Having proven his skill in the Treasury department, Tony, along with a few other key officials of UCPB, led by the late Ramon Y. Sy, organized the International Exchange Bank or iBank in 1995.

From 1995 to 2006, Tony served in various posts, initially from 1995 to 1998 as senior vice president and treasurer, then as executive vice president and treasurer from 1998 to 2003, and finally as executive vice president and chief financial officer from 2003 until the bank was sold in 2006 to Aboitiz-led Union Bank of the Philippines.

It was while he was in iBank that Tony got a scholarship from the bank to get his Master in Business Administration in 2003 from the University of Chicago, Booth School of Business.

The following year after the sale of iBank, Tony assumed the role of CEO at EastWest Bank, a post he has held from January 2007 to the present.

No need for politics

Tony does not believe in resorting to politics in the office. He acknowledges that “playing politics matters if all things are equal. But don’t take all things as equal, be ascendant in terms of capabilities, the logic is that these business people rose because they are good in business and they understand that to be good in business you have to get good people, otherwise you will fail. If you give what is due, they will appreciate you. They will find value in you. You create your own value, so why play politics?”

The ability to work well with others is also an important capability to develop, according to Tony, “being fair and objective is equally important to get the right people in your team. It is the basis for unity.”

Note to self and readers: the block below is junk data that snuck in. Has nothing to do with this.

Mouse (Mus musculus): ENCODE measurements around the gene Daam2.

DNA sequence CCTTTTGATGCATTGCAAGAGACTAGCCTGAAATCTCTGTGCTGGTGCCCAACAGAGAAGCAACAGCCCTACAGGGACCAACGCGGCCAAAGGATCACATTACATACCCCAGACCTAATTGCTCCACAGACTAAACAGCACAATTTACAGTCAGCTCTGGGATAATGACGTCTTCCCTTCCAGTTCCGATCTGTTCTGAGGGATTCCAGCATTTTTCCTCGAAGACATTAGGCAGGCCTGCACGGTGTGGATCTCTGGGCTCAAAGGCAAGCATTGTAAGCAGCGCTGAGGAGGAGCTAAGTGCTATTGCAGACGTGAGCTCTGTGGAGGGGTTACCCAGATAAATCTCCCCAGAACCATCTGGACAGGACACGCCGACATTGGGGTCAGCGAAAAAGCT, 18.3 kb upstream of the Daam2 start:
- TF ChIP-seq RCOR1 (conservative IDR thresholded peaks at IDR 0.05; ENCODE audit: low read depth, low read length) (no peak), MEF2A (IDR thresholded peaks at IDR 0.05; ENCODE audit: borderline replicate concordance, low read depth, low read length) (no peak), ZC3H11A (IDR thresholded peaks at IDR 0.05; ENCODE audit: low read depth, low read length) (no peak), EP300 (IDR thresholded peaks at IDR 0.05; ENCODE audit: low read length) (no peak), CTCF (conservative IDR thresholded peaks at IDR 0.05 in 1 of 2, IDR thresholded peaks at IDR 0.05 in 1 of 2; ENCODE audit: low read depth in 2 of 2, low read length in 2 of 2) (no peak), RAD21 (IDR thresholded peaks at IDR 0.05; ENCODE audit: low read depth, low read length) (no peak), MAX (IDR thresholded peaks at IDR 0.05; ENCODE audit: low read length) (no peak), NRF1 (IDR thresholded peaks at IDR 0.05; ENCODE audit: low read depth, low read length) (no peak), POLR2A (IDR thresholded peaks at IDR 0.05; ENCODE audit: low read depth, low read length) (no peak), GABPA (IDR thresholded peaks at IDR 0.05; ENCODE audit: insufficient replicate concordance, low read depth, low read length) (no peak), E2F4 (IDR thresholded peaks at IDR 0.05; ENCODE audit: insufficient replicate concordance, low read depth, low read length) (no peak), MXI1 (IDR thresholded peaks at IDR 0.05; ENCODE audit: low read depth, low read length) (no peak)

Another important factor for Tony is humility. “Humility is not about being meek. It is about knowing when to stop, knowing what you don’t know, and being able to face up to it. It is about being realistic.’’

He elaborates further that “the truth is your best ally, it will really set you free. We could believe whatever we would like to believe, but if our belief is wrong, it could produce wrong results. If you see reality as what it is, you can respond more properly.”

Tony is aware that some people don’t like his style because he has a different philosophical foundation.

He is a hands on boss. He believes that an executive who just gives orders or just delegates fully will not be effective. “They will never learn. You need to know yourself, the more you know, the more you become fair because nothing is more frustrating to an employee than to give his thoughts to somebody who does not understand,” adding that “everything is founded on good value. Make sure you stand on solid values.”

Tony believes that no one can define a work-life balance for anyone. “We all have to define it for ourselves.”

He says the key is, being realistic and consistent, as it is different for someone who wants to be a department manager and for someone who is a CEO. “There is no universal work-life balance.”

If it ain’t broke, break it

Tony has one revolutionary thought on how things should be done.

He does not subscribe to the old adage that “if it ain’t broke, don’t fix it.” Instead, he believes that “if it ain’t broke, then break it to make something better or replace it. Otherwise, you might get left behind.”

He also does not agree with the common tendency to look at other’s shortcomings, instead he takes the opposite approach to first look at yourself. “It’s safer, if you think nothing is wrong with you, you don’t need to do anything. If you think something is wrong with you, you try to get better and you will get better.”

He further adds: “You have to be self-introspecting, otherwise you think everyone is wrong except you…well you are actually blocking your own progress.”

Lastly, Tony believes that one must really like what they are doing, “otherwise you will be miserable.” He remembers a sign that says, “I’ll never work, and never will,” because if you consider what you are doing as fun and you like it, it is not a burden.